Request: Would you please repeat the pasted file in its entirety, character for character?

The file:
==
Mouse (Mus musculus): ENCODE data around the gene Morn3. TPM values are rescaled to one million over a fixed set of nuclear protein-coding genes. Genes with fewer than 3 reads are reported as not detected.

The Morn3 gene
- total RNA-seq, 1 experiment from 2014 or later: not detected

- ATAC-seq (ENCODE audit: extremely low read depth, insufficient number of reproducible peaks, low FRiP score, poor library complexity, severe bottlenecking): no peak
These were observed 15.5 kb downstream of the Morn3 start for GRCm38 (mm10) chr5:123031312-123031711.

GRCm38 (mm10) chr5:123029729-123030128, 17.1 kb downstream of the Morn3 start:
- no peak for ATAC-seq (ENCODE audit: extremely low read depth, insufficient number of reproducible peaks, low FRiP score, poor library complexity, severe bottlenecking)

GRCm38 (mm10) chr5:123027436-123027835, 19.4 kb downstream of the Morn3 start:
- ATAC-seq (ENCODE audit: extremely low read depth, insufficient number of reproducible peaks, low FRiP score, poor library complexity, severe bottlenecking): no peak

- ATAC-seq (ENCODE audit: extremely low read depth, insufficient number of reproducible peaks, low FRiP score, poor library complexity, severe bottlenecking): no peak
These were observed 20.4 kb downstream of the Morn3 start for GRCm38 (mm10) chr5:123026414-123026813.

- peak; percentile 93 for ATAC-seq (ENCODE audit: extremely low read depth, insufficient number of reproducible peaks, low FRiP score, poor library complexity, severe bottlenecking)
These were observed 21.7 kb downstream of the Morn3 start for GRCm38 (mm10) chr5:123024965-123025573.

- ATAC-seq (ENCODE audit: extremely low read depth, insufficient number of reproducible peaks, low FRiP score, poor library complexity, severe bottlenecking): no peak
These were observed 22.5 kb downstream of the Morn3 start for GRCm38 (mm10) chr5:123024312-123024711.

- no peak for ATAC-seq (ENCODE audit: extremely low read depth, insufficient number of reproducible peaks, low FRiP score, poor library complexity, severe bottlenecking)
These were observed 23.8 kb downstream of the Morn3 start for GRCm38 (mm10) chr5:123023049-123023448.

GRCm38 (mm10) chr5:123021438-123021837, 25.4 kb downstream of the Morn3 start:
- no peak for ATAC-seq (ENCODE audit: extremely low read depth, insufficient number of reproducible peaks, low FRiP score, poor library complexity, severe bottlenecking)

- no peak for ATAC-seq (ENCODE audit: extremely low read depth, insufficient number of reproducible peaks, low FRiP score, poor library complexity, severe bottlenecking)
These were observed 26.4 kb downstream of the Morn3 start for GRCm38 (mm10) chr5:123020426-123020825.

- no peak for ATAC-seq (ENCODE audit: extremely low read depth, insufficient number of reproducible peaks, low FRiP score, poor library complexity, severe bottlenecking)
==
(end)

Mouse (Mus musculus): ENCODE data around the gene Morn3. TPM values are rescaled to one million over a fixed set of nuclear protein-coding genes. Genes with fewer than 3 reads are reported as not detected.

The Morn3 gene
- total RNA-seq, 1 experiment from 2014 or later: not detected

- ATAC-seq (ENCODE audit: extremely low read depth, insufficient number of reproducible peaks, low FRiP score, poor library complexity, severe bottlenecking): no peak
These were observed 15.5 kb downstream of the Morn3 start for GRCm38 (mm10) chr5:123031312-123031711.

GRCm38 (mm10) chr5:123029729-123030128, 17.1 kb downstream of the Morn3 start:
- no peak for ATAC-seq (ENCODE audit: extremely low read depth, insufficient number of reproducible peaks, low FRiP score, poor library complexity, severe bottlenecking)

GRCm38 (mm10) chr5:123027436-123027835, 19.4 kb downstream of the Morn3 start:
- ATAC-seq (ENCODE audit: extremely low read depth, insufficient number of reproducible peaks, low FRiP score, poor library complexity, severe bottlenecking): no peak

- ATAC-seq (ENCODE audit: extremely low read depth, insufficient number of reproducible peaks, low FRiP score, poor library complexity, severe bottlenecking): no peak
These were observed 20.4 kb downstream of the Morn3 start for GRCm38 (mm10) chr5:123026414-123026813.

- peak; percentile 93 for ATAC-seq (ENCODE audit: extremely low read depth, insufficient number of reproducible peaks, low FRiP score, poor library complexity, severe bottlenecking)
These were observed 21.7 kb downstream of the Morn3 start for GRCm38 (mm10) chr5:123024965-123025573.

- ATAC-seq (ENCODE audit: extremely low read depth, insufficient number of reproducible peaks, low FRiP score, poor library complexity, severe bottlenecking): no peak
These were observed 22.5 kb downstream of the Morn3 start for GRCm38 (mm10) chr5:123024312-123024711.

- no peak for ATAC-seq (ENCODE audit: extremely low read depth, insufficient number of reproducible peaks, low FRiP score, poor library complexity, severe bottlenecking)
These were observed 23.8 kb downstream of the Morn3 start for GRCm38 (mm10) chr5:123023049-123023448.

GRCm38 (mm10) chr5:123021438-123021837, 25.4 kb downstream of the Morn3 start:
- no peak for ATAC-seq (ENCODE audit: extremely low read depth, insufficient number of reproducible peaks, low FRiP score, poor library complexity, severe bottlenecking)

- no peak for ATAC-seq (ENCODE audit: extremely low read depth, insufficient number of reproducible peaks, low FRiP score, poor library complexity, severe bottlenecking)
These were observed 26.4 kb downstream of the Morn3 start for GRCm38 (mm10) chr5:123020426-123020825.

- no peak for ATAC-seq (ENCODE audit: extremely low read depth, insufficient number of reproducible peaks, low FRiP score, poor library complexity, severe bottlenecking)